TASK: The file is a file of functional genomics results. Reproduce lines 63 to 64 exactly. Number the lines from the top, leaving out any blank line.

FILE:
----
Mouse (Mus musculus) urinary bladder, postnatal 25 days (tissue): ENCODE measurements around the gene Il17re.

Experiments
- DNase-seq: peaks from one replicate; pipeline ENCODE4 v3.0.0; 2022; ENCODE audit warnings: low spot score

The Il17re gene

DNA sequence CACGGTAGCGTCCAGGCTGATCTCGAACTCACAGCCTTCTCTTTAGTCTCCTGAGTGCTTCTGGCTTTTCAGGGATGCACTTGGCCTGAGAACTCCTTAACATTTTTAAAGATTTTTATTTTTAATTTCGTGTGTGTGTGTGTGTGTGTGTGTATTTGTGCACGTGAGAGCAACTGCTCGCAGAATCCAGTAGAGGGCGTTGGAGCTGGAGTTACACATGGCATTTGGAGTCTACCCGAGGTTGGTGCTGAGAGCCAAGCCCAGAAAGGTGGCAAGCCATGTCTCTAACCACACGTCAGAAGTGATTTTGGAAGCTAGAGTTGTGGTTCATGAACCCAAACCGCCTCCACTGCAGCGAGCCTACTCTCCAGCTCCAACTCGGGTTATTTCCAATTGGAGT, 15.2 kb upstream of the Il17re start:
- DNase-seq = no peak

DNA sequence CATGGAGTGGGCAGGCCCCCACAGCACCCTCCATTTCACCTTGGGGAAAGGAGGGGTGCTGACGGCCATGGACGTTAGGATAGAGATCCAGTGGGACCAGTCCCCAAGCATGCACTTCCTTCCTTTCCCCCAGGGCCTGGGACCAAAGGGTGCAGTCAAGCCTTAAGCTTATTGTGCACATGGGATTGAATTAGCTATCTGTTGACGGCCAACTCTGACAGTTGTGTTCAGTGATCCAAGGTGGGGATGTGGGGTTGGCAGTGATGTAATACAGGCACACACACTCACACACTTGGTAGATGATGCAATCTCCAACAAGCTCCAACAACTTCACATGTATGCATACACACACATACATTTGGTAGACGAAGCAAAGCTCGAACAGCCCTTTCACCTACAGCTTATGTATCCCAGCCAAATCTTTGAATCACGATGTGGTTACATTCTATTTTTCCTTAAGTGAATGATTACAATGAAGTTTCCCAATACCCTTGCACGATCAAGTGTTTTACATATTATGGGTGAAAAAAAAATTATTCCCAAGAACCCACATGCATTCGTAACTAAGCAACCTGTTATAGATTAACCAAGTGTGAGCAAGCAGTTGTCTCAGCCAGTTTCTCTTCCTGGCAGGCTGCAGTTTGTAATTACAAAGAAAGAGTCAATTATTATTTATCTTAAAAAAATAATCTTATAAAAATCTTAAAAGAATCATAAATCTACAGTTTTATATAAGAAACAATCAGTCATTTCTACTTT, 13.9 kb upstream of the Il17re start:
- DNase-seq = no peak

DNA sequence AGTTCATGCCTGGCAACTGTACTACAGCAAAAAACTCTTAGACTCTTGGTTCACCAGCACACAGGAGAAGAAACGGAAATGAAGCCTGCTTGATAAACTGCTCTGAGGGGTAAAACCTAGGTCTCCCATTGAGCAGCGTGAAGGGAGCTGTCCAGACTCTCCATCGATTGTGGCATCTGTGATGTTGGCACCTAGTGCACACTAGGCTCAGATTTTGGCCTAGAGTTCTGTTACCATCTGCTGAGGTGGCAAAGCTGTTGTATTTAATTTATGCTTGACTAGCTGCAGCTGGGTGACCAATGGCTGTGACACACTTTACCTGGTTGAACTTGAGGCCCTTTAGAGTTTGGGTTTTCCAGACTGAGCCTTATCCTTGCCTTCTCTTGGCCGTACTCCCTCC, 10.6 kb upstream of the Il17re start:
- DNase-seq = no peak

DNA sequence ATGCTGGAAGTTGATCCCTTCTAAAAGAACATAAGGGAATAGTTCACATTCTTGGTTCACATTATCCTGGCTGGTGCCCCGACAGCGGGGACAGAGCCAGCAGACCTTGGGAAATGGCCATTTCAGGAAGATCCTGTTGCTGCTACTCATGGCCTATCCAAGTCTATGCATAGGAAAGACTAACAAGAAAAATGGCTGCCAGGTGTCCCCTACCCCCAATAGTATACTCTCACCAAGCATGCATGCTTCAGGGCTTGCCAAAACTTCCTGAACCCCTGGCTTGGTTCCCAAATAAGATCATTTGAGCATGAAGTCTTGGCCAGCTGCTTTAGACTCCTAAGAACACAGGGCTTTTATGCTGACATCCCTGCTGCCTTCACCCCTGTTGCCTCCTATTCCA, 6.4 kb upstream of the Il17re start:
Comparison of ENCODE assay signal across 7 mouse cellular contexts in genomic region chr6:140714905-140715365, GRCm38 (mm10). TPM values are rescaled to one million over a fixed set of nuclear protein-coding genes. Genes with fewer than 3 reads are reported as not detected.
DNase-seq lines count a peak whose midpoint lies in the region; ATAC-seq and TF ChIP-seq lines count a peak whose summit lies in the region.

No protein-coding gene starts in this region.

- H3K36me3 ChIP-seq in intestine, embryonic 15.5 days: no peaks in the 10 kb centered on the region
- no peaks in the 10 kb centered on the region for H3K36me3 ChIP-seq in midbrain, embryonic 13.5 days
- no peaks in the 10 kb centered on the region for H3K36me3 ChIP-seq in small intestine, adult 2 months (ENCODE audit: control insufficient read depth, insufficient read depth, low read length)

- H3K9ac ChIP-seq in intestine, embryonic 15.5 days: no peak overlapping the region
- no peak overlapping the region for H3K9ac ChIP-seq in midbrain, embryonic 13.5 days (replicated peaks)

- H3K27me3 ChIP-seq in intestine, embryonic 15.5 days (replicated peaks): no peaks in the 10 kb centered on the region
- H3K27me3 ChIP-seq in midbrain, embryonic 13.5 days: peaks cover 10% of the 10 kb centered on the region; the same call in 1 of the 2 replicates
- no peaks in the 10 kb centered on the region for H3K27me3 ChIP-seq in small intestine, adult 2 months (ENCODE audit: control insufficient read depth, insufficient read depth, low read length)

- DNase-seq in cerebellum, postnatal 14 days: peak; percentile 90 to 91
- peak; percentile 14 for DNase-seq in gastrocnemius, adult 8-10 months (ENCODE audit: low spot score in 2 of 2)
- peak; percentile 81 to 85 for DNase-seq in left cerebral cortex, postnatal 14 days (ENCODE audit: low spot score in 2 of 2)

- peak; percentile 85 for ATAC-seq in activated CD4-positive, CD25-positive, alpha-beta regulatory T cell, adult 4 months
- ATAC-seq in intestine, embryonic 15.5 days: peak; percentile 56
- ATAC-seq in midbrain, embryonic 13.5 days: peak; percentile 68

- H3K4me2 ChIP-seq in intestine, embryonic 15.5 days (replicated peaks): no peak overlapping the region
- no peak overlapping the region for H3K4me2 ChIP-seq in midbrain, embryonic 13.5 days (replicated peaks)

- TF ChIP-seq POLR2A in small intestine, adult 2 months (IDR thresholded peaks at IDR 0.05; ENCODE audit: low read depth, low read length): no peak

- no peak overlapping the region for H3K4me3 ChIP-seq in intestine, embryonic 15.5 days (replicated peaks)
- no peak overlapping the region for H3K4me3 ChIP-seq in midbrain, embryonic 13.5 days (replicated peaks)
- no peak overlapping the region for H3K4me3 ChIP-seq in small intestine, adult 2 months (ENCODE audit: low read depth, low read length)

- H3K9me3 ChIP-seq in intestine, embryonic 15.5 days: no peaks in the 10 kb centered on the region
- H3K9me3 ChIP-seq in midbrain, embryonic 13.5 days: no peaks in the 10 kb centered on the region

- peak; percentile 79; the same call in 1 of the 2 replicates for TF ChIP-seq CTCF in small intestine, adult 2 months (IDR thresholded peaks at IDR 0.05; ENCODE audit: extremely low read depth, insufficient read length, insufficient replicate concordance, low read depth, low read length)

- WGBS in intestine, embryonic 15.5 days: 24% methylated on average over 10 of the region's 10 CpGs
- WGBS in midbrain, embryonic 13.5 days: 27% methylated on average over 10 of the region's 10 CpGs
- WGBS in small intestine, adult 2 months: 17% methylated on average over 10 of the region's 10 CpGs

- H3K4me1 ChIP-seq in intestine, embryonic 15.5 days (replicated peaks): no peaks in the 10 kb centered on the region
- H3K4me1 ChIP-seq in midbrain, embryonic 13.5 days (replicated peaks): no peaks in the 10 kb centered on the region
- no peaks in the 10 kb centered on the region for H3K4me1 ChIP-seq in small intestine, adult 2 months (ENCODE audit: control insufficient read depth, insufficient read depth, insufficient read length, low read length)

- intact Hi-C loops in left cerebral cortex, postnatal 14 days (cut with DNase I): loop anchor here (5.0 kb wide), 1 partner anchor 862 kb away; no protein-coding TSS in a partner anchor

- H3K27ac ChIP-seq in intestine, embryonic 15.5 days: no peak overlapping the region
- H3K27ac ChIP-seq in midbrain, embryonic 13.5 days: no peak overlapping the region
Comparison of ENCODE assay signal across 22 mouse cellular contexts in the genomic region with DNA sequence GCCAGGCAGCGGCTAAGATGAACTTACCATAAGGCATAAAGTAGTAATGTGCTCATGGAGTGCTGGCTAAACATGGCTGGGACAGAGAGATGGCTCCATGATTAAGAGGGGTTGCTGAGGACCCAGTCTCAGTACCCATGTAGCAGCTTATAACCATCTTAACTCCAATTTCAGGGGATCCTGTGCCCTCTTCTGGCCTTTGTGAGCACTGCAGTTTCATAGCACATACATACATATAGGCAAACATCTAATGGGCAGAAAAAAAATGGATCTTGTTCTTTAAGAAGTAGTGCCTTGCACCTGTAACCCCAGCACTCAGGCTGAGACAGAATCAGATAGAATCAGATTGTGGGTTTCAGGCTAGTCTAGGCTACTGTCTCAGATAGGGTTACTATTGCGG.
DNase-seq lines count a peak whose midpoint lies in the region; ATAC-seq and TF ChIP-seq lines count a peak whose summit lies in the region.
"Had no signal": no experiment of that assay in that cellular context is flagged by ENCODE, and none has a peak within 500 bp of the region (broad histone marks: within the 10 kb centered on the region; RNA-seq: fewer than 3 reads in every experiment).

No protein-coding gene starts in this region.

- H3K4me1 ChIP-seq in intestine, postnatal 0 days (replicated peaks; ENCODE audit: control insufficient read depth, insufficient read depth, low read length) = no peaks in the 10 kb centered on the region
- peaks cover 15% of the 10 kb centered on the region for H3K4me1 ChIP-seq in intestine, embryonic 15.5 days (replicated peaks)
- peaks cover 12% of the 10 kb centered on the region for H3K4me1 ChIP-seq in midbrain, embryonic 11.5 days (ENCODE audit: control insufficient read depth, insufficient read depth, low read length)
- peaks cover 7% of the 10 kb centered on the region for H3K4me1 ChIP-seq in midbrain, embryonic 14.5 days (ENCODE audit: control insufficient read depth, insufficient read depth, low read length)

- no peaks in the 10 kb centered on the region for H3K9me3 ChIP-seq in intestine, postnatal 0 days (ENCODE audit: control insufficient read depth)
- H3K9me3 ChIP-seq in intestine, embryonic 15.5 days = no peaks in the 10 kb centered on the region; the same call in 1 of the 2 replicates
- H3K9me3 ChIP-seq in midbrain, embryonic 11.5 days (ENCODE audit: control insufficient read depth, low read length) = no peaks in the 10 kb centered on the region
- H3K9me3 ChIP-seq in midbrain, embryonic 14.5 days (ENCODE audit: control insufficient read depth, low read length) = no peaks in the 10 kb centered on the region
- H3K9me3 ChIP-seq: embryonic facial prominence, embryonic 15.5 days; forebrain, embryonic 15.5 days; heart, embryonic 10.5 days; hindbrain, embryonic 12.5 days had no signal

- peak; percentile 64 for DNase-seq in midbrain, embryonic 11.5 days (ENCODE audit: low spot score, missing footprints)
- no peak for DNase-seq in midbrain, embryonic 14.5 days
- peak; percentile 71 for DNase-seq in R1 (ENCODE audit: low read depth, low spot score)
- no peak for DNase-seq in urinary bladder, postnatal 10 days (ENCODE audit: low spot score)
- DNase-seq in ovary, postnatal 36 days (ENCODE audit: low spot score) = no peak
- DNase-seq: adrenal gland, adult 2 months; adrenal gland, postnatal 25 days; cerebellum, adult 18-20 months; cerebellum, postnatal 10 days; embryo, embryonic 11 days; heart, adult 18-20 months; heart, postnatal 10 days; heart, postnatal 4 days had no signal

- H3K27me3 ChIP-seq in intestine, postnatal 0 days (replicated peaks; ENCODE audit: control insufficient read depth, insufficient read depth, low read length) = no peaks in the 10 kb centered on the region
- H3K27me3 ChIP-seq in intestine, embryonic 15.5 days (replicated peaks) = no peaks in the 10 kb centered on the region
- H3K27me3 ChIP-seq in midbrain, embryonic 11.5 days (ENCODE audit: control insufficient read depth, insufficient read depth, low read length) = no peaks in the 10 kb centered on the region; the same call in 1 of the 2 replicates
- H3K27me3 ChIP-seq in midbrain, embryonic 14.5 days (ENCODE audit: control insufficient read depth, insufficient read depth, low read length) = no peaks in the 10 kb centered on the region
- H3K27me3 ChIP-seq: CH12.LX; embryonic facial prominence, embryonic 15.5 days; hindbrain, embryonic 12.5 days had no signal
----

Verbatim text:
- no peak for DNase-seq in urinary bladder, postnatal 10 days (ENCODE audit: low spot score)
- DNase-seq in ovary, postnatal 36 days (ENCODE audit: low spot score) = no peak